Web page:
The May 2 issue of the journal Nature reveals how collaboration between scientists in the United States and the United Kingdom has led to a major breakthrough in the understanding of antiferromagnets, which could help spur their exploitation for information technology or other products.
Scientists at the Center for Nanoscale Materials at Argonne National Laboratory, the London Centre for Nanotechnology and the University of Chicago have exploited a technique called X-ray photon correlation spectroscopy to see the internal workings of antiferromagnets, such as the metal chromium, for the very first time.
“The strong connections between the University of Chicago and Argonne National Laboratory helped coalesce the right people at the right facility to be able to image this hidden order and describe both its classical and quantum behavior,” said Thomas Rosenbaum, a co-author of the article and the John T. Wilson Distinguished Service Professor in Physics at Chicago.
Unlike conventional magnets, antiferromagnets are materials that exhibit “secret” magnetism that is not detectable at the classical—or macroscopic—level. Instead, their magnetism is confined to very small regions where atoms behave as tiny magnets by spontaneously aligning themselves oppositely to adjacent atoms, thus neutralizing the overall magnetism of the material.
“People have been familiar with ferromagnets for hundreds of years and they are being used in everything from driving electrical motors to storing the information in hard disk drives,” said Gabriel Aeppli, Director of the London Centre for Nanotechnology. “But we haven’t been able to make the same strides forward with antiferromagnets because, until relatively recently, we couldn’t look inside them to see how they were ordered. Once you can see something, it makes it much easier to start engineering it.”
The magnetic characteristics of ferromagnets have been studied by scientists since Greek antiquity, enabling them to build up a detailed picture of the regions, or “magnetic domains,” into which they are divided. However, antiferromagnets remained a mystery because their internal structure is far too fine to be measured using visual inspection techniques.
The internal order of antiferromagnets is on the same scale as the wavelength of X-rays, below 10 nanometers. X-rays have now been used to produce a “speckle” pattern that is actually a hologram, or more loosely speaking, a fingerprint of a particular magnetic domain configuration.
“Since the discovery of X-rays over 100 years ago, it has been the dream of scientists and engineers to use them to make holographic images of moving objects, like magnetic domains, at the nanoscale,” said Eric D. Isaacs, Director of the Center for Nanoscale Materials. “This has only become possible in the last few years with the availability of coherent X-ray sources, such as the Advanced Photon Source, and the future looks even brighter with the development over the next few years of fully coherent X-ray sources called free electron lasers.”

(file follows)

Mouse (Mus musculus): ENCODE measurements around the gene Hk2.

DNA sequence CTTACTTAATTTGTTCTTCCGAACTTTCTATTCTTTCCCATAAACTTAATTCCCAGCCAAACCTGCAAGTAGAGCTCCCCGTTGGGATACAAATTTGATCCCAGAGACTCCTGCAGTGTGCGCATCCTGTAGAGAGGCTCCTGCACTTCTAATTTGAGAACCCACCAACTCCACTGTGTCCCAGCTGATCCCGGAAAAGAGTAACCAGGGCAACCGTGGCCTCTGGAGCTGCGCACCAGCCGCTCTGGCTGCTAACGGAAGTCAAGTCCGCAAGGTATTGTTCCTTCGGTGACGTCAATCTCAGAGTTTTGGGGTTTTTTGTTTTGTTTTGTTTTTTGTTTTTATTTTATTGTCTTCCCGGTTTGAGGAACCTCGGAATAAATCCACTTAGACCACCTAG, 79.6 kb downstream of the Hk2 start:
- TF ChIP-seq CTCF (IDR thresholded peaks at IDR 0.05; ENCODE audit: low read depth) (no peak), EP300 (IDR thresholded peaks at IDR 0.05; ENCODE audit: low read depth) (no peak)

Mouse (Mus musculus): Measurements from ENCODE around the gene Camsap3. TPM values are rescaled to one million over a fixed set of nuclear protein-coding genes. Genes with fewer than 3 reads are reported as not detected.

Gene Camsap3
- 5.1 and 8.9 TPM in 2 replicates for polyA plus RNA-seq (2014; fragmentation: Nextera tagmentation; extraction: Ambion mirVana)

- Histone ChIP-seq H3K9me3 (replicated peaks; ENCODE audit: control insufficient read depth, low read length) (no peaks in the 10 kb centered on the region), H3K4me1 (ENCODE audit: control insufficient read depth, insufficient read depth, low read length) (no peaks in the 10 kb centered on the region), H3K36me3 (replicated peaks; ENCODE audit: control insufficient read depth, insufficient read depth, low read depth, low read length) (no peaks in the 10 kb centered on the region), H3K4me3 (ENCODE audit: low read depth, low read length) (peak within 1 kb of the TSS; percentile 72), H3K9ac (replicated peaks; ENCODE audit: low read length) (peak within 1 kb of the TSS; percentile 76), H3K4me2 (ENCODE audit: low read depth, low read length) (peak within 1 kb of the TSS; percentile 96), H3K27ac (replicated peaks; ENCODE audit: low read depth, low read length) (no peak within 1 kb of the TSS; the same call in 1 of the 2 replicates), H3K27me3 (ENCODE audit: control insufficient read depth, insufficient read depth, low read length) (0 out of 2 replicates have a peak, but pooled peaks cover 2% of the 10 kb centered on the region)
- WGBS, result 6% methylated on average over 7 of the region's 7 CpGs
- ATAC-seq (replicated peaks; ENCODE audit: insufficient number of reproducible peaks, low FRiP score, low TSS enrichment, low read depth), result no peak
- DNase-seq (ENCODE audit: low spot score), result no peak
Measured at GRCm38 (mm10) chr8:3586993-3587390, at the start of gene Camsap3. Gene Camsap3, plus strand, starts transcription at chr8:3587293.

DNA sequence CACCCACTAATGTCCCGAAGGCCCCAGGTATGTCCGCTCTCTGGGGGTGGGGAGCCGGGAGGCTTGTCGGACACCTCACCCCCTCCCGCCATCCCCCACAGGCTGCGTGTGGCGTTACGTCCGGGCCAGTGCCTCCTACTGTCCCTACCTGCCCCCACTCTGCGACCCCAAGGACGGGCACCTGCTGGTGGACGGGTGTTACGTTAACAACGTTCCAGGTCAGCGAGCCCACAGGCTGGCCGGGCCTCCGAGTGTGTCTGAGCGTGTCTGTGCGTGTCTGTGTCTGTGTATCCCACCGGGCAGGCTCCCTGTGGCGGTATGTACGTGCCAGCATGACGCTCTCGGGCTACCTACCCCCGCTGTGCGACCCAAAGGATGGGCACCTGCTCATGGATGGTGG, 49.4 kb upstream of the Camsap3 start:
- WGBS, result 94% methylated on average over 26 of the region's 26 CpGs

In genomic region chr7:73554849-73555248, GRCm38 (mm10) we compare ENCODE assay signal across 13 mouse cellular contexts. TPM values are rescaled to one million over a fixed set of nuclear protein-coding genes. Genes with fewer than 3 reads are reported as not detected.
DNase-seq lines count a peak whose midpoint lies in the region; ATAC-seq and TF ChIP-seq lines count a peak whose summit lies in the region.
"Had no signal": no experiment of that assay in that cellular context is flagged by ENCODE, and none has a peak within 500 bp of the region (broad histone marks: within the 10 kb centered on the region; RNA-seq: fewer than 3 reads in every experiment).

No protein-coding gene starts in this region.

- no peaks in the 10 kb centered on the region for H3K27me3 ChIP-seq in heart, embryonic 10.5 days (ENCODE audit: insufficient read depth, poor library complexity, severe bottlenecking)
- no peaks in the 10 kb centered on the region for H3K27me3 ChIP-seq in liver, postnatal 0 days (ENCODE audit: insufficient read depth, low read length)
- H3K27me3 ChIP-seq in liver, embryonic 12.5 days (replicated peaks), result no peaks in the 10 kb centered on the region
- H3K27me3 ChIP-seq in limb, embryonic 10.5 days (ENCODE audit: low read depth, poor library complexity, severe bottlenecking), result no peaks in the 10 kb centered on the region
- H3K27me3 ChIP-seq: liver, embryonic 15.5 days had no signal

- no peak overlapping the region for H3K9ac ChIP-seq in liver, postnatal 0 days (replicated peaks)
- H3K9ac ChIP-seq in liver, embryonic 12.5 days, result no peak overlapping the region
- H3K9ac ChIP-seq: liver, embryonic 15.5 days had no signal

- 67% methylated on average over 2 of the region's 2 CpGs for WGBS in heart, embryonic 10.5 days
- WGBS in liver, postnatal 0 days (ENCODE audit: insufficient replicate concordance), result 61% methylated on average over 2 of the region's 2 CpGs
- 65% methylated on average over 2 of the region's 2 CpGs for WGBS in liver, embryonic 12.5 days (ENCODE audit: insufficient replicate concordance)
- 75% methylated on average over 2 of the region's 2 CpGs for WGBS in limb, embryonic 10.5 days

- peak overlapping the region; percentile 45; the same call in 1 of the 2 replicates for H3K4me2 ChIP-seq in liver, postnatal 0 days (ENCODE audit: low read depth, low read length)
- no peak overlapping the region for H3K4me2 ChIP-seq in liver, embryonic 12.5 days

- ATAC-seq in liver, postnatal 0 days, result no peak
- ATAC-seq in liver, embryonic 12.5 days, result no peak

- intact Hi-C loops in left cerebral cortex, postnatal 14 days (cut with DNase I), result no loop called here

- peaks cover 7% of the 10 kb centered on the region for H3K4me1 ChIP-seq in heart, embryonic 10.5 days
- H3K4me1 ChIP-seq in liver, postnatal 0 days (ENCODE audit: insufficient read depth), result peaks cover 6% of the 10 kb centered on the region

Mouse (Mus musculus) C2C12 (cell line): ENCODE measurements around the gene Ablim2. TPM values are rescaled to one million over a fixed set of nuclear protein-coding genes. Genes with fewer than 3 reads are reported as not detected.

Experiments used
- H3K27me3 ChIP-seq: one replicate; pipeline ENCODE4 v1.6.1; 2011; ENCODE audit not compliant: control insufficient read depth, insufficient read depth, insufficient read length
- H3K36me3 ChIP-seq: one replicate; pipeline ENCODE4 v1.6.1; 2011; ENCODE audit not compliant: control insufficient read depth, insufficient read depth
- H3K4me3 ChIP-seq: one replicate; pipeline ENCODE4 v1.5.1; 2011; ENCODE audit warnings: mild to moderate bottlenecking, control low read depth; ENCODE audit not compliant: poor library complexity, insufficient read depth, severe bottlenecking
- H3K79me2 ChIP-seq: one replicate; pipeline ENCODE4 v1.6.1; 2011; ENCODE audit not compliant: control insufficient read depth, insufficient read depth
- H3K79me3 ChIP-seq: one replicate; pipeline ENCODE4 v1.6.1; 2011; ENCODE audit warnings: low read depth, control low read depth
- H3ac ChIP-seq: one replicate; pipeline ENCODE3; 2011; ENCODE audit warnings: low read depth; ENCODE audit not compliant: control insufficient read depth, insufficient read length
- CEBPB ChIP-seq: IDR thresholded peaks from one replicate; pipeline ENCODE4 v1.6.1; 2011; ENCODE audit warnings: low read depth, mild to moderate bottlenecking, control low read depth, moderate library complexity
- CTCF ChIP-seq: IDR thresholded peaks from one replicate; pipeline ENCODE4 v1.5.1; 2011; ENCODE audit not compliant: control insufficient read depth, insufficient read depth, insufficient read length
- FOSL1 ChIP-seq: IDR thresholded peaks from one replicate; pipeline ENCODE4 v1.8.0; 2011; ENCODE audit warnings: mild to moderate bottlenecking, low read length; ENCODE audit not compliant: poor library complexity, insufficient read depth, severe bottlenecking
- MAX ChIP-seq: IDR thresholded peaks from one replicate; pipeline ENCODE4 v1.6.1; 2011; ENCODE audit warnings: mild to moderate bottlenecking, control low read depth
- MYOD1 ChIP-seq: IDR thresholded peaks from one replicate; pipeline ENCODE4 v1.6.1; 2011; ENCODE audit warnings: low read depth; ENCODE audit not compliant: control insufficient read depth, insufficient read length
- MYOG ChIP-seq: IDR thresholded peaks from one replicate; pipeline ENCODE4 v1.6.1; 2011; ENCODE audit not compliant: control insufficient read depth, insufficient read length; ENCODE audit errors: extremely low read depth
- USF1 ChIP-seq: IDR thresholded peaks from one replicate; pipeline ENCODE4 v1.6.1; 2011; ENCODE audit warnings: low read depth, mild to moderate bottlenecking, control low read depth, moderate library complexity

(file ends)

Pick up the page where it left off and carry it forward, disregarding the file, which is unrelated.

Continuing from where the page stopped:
In addition to producing the first holograms of an antiferromagnet, the research revealed that the holograms actually evolve with time, even down to the lowest temperatures. This research implies that the antiferromagnet is never truly at rest, and the responsibility for this most likely lies with quantum mechanics, the laws of physics that govern the atomic and subatomic worlds.
Quantum mechanics imposes uncertainties not only on conventional particles such as electrons and atoms, but also on objects such as magnetic domain walls—the boundaries between two adjacent regions with different magnetic orientation. The new experiments thus help to open the prospect of exploiting antiferromagnets in emerging technologies such as quantum computing.
“The key finding of our research provides information on the stability of domain walls in antiferromagnets,” said Oleg Shpyrko, lead author on the publication and researcher at the Center for Nanoscale Materials. “Understanding this is the first step towards engineering antiferromagnets into useful nanoscale devices that exploit it.”
Work at the Center for Nanoscale Materials and the Advanced Photon Source was supported by the Department of Energy’s Office of Science, Office of Basic Energy Sciences. Work at the London Centre for Nanotechnology was funded by a Royal Society Wolfson Research Merit Award and the Basic Technologies program of Research Councils United Kingdom. Work at the University of Chicago was supported by the National Science Foundation.